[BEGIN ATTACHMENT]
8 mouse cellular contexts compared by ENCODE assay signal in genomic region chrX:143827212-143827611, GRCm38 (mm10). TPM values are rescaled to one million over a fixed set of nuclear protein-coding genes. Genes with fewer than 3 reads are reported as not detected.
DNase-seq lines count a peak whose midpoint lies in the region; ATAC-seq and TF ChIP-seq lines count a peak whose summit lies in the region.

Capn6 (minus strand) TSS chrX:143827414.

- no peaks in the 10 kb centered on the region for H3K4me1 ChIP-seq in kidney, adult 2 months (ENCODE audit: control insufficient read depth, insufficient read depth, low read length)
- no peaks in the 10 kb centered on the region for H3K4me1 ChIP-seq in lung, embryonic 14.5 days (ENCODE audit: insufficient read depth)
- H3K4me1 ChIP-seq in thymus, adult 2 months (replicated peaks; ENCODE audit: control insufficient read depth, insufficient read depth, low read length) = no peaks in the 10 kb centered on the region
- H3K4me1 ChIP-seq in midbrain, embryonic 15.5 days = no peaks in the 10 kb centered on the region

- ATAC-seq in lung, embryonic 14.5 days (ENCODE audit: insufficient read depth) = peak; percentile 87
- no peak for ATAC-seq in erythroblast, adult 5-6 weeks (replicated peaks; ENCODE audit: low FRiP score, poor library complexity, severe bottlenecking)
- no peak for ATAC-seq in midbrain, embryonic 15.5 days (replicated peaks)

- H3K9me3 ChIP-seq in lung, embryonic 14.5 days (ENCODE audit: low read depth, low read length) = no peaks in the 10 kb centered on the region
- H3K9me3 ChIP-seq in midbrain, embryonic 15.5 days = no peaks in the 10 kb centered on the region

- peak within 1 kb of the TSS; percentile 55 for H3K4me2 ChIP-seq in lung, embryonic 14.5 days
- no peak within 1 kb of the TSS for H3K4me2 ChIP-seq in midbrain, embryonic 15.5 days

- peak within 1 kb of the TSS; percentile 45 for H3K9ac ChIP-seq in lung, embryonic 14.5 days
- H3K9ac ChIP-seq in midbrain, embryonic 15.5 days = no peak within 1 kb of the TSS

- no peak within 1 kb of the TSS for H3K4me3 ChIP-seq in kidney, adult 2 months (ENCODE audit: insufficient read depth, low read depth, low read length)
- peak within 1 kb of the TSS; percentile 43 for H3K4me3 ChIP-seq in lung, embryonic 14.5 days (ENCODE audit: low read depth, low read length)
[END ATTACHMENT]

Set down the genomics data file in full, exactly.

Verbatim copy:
8 mouse cellular contexts compared by ENCODE assay signal in genomic region chrX:143827212-143827611, GRCm38 (mm10). TPM values are rescaled to one million over a fixed set of nuclear protein-coding genes. Genes with fewer than 3 reads are reported as not detected.
DNase-seq lines count a peak whose midpoint lies in the region; ATAC-seq and TF ChIP-seq lines count a peak whose summit lies in the region.

Capn6 (minus strand) TSS chrX:143827414.

- no peaks in the 10 kb centered on the region for H3K4me1 ChIP-seq in kidney, adult 2 months (ENCODE audit: control insufficient read depth, insufficient read depth, low read length)
- no peaks in the 10 kb centered on the region for H3K4me1 ChIP-seq in lung, embryonic 14.5 days (ENCODE audit: insufficient read depth)
- H3K4me1 ChIP-seq in thymus, adult 2 months (replicated peaks; ENCODE audit: control insufficient read depth, insufficient read depth, low read length) = no peaks in the 10 kb centered on the region
- H3K4me1 ChIP-seq in midbrain, embryonic 15.5 days = no peaks in the 10 kb centered on the region

- ATAC-seq in lung, embryonic 14.5 days (ENCODE audit: insufficient read depth) = peak; percentile 87
- no peak for ATAC-seq in erythroblast, adult 5-6 weeks (replicated peaks; ENCODE audit: low FRiP score, poor library complexity, severe bottlenecking)
- no peak for ATAC-seq in midbrain, embryonic 15.5 days (replicated peaks)

- H3K9me3 ChIP-seq in lung, embryonic 14.5 days (ENCODE audit: low read depth, low read length) = no peaks in the 10 kb centered on the region
- H3K9me3 ChIP-seq in midbrain, embryonic 15.5 days = no peaks in the 10 kb centered on the region

- peak within 1 kb of the TSS; percentile 55 for H3K4me2 ChIP-seq in lung, embryonic 14.5 days
- no peak within 1 kb of the TSS for H3K4me2 ChIP-seq in midbrain, embryonic 15.5 days

- peak within 1 kb of the TSS; percentile 45 for H3K9ac ChIP-seq in lung, embryonic 14.5 days
- H3K9ac ChIP-seq in midbrain, embryonic 15.5 days = no peak within 1 kb of the TSS

- no peak within 1 kb of the TSS for H3K4me3 ChIP-seq in kidney, adult 2 months (ENCODE audit: insufficient read depth, low read depth, low read length)
- peak within 1 kb of the TSS; percentile 43 for H3K4me3 ChIP-seq in lung, embryonic 14.5 days (ENCODE audit: low read depth, low read length)